A new study provided insight into what type of exercise is most beneficial for diabetic wound healing.
Even a mild cut in the skin of a diabetic patient can turn into a serious wound. Clinicians offer several prevention methods to stop wounds from becoming chronic, reduce pain and avoid high treatment costs, such as protective shoes, healthy diet and regular exercise. Researchers continue to study the nuances of preventative and treatment methods to develop more comprehensive, effective solutions. The results from a recent study, published in Wounds, provided insight into what type of exercise is most beneficial for wound healing in diabetic patients.
Researchers are hoping to use skin cells to test new diabetes wound drugs and reduce the need for animal testing.
Researchers at Scotland’s Glasgow Caledonian University are utilizing donated skin cells to help them develop drugs that can aid in the treatment of diabetic wounds, according to the school’s website. The scientists are also hoping that their discovery makes it unnecessary to perform testing on animals.
Diabetes patients should take an active role in helping to prevent foot ulcers.
As many as 3.5 million people in the U.S. have developed a diabetic foot ulcer, according to the New England Journal of Medicine’s recent study, “Diabetic Foot Ulcers and Their Recurrence.” Meanwhile, the 2011 St. George’s Vascular Institute study “Lower extremity amputations–a review of global variability in incidence” stated that between 5 percent and 24 percent of people with a history of foot ulceration will be required to undergo limb amputation within 6-18 months.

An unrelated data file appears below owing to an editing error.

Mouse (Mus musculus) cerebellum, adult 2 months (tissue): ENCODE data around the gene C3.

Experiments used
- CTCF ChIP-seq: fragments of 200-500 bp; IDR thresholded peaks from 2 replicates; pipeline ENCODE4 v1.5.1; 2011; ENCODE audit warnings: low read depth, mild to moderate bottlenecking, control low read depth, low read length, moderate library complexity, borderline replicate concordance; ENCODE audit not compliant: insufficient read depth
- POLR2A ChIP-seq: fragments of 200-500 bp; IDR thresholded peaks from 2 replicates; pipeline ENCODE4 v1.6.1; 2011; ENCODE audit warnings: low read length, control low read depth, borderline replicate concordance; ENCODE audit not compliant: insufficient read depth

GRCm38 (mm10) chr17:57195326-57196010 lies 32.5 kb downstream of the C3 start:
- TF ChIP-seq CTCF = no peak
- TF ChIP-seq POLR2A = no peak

A recent study indicates that consuming large amounts of added sodium could contribute to diabetes development.
The American Diabetes Association stated that approximately 30 million Americans are afflicted with diabetes. Of this number, 95 percent have Type 2 diabetes, where the body is not able to properly use insulin. A portion of those with this condition are able manage their blood sugar levels with diet and exercise, but some are dependent on insulin injections. Some individuals have Type 2 diabetes for life, while others develop it over time. Diet can play a huge role in its development, some clinicians believe, and a recent study indicates that in some cases, consuming large amounts of added sodium may contribute to its emergence.
A rise in diabetes has prompted an exploration of new treatment options for diabetic wounds.
The number of cases of diabetes in the U.S. is on the rise, which is also increasing the number of cases of diabetic wounds. But clinicians are meeting the challenge with new approaches to diabetic wound care.